The men were Jan Benedykt Różycki, Teodor Paschke, Franciszek Socha, Jósef Zbrzeźniak, Karol Dorwksi, and Czesław Migoś.
They ranged in age, with Zbrzeźniak at just 22 to Różycki who was 43.
Stories of the Cichociemni
Although all six passed the training course, it was only Różycki who was actually dropped into Poland. At the time they finished their training in 1944, there was a shortage of planes and the Warsaw uprising had reduced the need for them.
Before he joined the Cichociemni, Różycki organised construction gangs to form military battalions to defend the country from the Nazis. When Poland was defeated, he tried to escape via Romania to Yugoslavia.
Unfortunately, for Różycki, he was interned for several months after crossing into Romania. Eventually, he escaped to make his way to France just in time for Germany to invade in 1940. Somehow he makes it to Switzerland where he’s interned again. He escapes and is imprisoned in Spain by the fascists.
Despite the seemingly endless imprisoning, Różycki somehow makes it to Gibraltar in time to be a coffin bearer for General Sikorski, the Prime Minister of Poland’s government-in-exile. Finally, he gets to England to join the Cichociemni.
“So he’s gone through a lot before he gets to England. And then he wants to get parachuted back into Poland,” Hamm says.
Różycki parachutes in and manages to survive the war. Sadly, after the war he is imprisoned again on trumped-up charges by the communists and his son is killed in an attempt to free him.
After his release, Różycki went on to lead a successful life as the director of the Polish Institute of Civil Engineering.
Różycki is a rare example of a Cichocemni who returned to Poland after the war. Many others found it too difficult as they were treated as spies.
Although Socha wasn’t dropped into Poland, he was parachuted into occupied France. From there it is believed he was on a mission for British Intelligence to obtain specimens of poison gas. But he was captured by the Gestapo.
“He was put on a train back to Germany, presumably to be executed. But he distracted the guard and jumped off the moving train to escape. Then he made his way with cuts and bruises to a local farmhouse, and met with members of the resistance who managed to smuggle him to the coast where he was picked up by a submarine,” Hann tells.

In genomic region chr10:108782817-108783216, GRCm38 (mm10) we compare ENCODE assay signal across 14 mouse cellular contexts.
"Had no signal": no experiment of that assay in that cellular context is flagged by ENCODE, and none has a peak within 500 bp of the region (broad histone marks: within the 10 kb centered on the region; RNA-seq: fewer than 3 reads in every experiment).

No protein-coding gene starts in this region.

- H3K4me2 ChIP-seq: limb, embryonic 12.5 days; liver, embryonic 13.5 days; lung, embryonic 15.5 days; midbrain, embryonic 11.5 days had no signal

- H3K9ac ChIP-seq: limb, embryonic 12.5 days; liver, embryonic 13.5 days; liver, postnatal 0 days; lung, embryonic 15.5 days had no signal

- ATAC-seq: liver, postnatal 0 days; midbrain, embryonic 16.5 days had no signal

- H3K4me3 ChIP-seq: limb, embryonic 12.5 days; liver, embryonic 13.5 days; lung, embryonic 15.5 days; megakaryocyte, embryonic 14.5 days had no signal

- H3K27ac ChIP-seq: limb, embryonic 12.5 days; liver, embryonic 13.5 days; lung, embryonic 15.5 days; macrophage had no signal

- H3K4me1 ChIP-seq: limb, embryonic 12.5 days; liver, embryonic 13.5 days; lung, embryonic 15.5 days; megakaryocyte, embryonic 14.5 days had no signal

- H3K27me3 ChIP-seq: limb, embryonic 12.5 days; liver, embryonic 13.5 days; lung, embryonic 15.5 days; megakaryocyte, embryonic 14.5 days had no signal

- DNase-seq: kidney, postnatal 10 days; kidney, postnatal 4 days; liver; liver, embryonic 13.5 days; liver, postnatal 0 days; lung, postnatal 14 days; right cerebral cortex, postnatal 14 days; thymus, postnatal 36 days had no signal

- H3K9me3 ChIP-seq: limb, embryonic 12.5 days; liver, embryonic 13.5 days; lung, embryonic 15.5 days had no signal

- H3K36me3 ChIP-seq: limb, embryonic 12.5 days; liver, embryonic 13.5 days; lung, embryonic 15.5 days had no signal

Eventually Hann tracked down what happened to Socha by coming across a memoir his wife had written about him. It turns out Socha had met a Scottish woman called Margaret and the two had settled in Dundee with him spending his later years as a teacher.
Socha was from Przemyśl, a town that borders Ukraine today. But his early life was far from a simple Polish childhood. He was born in Vienna in 1914 as his parents had to flee his hometown after the Soviets invaded the Austro-Hungarian empire during the First World War.
“He was born a refugee in Austria. Then his parents return to this small town on the edge of Poland.” His life is beset by warfare between the Soviets and the Poles fighting over the area, while he is trying to train to become a teacher. He studies at Lviv University, which is now in modern-day Ukraine, before the Second World War begins.
To Hann, Socha’s story reminds him of the upheaval of lives during Russia’s invasion of Ukraine. It also shows the power of historical research in revealing the lives of those past.
“I just followed those six names, but there were 527 people who passed the course at Audley End,” Hann says.
“They are all absolutely fascinating stories of human endurance and heroism.”
An exhibition on the Cichociemni opens on May 2 at Audley End House and Gardens, and will run until 31 October 2022.